I have reviewed quite a number of plasmas since the last time I had a Marantz unit in my system. Plasmas have become much more common since then and, of course, prices have dropped considerably
Marantz has gone through two more generations of plasmas since my last one, so I took the opportunity to review their latest 50-inch product.
The setup menus are easy to use with one flaw that still exists in this version – the picture control scales are not numbered. When adjusting picture, there is only a pictographic bar. If calibrations are lost or changed, there is no way to put them back in exactly, other than re-calibrating all over again. Otherwise, this is one of the most complete setup menus that I have seen, and the advanced menus offer such necessary features as a screen wiper and a white screen in case of the dreaded burn-in. I can attest to the fact that this latter feature works as intended, as one of my staff left the plasma on with a static screen, and I came in four hours later to find a very nice Alpha Laser Center logo burned in on the screen. After panicking, cursing and screaming for a few minutes, I found the controls for the white screen, turned it on overnight, and the burn-in was completely removed. There is also a grey level adjustment, which I increased to the maximum, and the noise reduction adjustment, which I turned off for the review, but left on at the second of three levels for casual viewing.Video Essentials was used to calibrate the picture.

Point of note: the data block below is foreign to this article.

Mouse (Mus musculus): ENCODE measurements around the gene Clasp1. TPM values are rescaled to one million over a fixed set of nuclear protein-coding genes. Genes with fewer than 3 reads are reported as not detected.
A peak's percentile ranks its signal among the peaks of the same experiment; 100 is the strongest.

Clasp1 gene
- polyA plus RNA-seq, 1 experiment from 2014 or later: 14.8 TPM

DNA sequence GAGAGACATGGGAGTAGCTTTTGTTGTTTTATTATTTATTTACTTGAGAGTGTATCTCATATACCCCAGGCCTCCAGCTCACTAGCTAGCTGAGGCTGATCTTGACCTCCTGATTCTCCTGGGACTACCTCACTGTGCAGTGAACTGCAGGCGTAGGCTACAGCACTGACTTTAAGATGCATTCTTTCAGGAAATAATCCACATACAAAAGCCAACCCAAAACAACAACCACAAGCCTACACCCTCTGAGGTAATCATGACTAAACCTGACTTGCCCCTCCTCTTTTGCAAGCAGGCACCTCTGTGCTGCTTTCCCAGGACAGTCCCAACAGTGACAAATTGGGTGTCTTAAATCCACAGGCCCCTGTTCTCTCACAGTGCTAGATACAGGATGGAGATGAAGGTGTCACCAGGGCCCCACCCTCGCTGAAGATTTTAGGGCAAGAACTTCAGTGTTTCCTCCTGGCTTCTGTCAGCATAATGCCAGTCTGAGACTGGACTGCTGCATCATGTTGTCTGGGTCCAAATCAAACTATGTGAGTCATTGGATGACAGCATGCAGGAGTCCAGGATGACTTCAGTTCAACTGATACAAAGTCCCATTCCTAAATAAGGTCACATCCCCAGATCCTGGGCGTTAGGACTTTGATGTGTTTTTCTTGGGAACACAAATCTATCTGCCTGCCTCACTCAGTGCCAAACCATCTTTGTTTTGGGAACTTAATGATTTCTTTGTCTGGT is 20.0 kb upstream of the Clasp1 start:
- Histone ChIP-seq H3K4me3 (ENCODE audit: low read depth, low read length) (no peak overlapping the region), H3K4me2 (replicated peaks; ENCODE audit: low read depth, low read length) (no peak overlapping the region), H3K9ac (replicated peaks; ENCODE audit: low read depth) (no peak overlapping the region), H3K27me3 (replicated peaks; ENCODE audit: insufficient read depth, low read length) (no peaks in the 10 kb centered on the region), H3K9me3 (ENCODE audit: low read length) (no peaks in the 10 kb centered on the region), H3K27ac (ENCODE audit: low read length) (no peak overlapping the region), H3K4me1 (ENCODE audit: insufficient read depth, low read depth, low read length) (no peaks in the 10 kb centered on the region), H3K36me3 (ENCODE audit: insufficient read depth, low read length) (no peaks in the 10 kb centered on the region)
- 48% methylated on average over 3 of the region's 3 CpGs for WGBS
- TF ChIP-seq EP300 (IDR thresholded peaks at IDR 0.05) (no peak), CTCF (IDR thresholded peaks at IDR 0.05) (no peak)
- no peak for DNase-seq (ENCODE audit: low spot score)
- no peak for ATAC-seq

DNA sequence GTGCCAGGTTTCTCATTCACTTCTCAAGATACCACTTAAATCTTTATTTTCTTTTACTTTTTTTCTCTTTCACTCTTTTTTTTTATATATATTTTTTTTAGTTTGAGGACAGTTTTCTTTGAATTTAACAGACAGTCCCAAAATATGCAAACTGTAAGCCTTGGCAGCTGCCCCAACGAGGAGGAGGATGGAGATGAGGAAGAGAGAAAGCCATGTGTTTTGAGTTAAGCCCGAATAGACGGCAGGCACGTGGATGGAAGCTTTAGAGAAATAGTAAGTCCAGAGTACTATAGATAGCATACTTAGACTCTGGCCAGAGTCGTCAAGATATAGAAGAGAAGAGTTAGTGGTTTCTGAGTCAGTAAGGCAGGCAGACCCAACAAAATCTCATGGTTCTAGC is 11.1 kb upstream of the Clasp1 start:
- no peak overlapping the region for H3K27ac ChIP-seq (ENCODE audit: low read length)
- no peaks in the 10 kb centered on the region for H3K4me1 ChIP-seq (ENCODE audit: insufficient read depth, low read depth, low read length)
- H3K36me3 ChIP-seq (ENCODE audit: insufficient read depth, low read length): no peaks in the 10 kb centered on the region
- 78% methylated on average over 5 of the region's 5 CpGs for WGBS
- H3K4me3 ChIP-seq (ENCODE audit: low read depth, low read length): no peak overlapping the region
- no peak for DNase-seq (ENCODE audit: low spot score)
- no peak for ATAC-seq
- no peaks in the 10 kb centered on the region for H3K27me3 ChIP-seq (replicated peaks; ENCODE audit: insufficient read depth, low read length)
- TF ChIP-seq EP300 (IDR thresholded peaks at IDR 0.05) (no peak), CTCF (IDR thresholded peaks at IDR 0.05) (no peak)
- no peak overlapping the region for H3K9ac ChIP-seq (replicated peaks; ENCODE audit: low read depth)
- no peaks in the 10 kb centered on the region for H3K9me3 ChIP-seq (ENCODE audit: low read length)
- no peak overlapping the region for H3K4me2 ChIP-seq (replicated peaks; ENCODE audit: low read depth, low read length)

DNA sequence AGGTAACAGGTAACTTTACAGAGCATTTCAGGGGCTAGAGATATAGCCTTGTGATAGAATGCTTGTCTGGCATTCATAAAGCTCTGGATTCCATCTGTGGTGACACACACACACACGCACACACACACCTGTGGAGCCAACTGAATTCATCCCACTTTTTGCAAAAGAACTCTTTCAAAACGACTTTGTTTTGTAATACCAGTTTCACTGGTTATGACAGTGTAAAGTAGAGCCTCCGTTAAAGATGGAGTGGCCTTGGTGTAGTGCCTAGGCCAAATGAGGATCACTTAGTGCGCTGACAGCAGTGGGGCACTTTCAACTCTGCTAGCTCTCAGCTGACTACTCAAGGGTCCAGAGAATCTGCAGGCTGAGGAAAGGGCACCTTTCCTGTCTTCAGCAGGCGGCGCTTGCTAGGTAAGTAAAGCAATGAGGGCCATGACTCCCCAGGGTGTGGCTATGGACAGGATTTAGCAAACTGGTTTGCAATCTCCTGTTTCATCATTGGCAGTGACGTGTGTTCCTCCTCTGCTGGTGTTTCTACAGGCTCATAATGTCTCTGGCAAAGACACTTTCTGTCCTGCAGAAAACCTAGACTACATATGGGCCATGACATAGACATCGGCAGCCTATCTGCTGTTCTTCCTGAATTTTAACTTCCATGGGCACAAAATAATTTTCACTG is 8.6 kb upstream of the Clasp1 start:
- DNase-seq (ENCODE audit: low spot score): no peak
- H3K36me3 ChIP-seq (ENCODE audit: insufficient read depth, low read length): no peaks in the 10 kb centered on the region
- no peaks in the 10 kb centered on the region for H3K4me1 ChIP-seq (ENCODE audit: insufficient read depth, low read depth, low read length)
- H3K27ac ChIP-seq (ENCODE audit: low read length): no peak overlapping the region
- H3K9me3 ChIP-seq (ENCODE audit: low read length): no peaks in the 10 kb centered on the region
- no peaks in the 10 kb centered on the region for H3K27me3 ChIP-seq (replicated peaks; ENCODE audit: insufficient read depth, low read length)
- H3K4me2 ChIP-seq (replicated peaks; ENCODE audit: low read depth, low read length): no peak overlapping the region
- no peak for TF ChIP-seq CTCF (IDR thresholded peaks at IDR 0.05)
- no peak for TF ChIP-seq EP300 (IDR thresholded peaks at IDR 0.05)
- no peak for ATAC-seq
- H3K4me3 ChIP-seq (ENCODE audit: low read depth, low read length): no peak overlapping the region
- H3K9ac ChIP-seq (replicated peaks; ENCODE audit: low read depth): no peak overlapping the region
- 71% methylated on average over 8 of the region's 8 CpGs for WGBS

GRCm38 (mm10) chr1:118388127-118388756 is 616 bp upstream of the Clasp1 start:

Installation/Setup/Ease of Use
The D1 was tested with a HALO A51 amp and with the $4999 Anthem P5 amp, a hulking brute of a piece of equipment. The P5 is a true monster, one that would not fit in my Salamander audio rack and requires two 20 amp circuits to fully feed it. It is engineered like a monoblock amp, with each channel independently mounted on the chassis. Each channel has its own transformer winding and fourteen bipolar output devices. It has balanced inputs and single ended inputs, and is rated at a powerful 325 watts/channel. Bottom line, this thing is powerful enough to light small cities.
Other equipment used was the Krell DVD Standard, Marantz DV-8400 universal player, Krell Resolution speakers, and my KEF Reference speaker system. Interconnects used were the Wireworld Silver Eclipses and the AudioQuest Pythons. Speaker cables were also the Silver Eclipses for the front three speakers.
Setting up the Statement D1 is very straightforward and also gives the user a lot of control over the many features of the processor. This is one of the processors that can convert the information from the 7.1 inputs to digital to provide bass management as necessary, and then back to analog again. Although this does theoretically result in some loss of resolution, it is well worth the option to get proper time delay and speaker management for DVD-Audio and SACD. Another feature that I found truly useful is the ability to set a particular crossover point for each speaker as well as the subwoofer, something that really allows you to fully tune your system.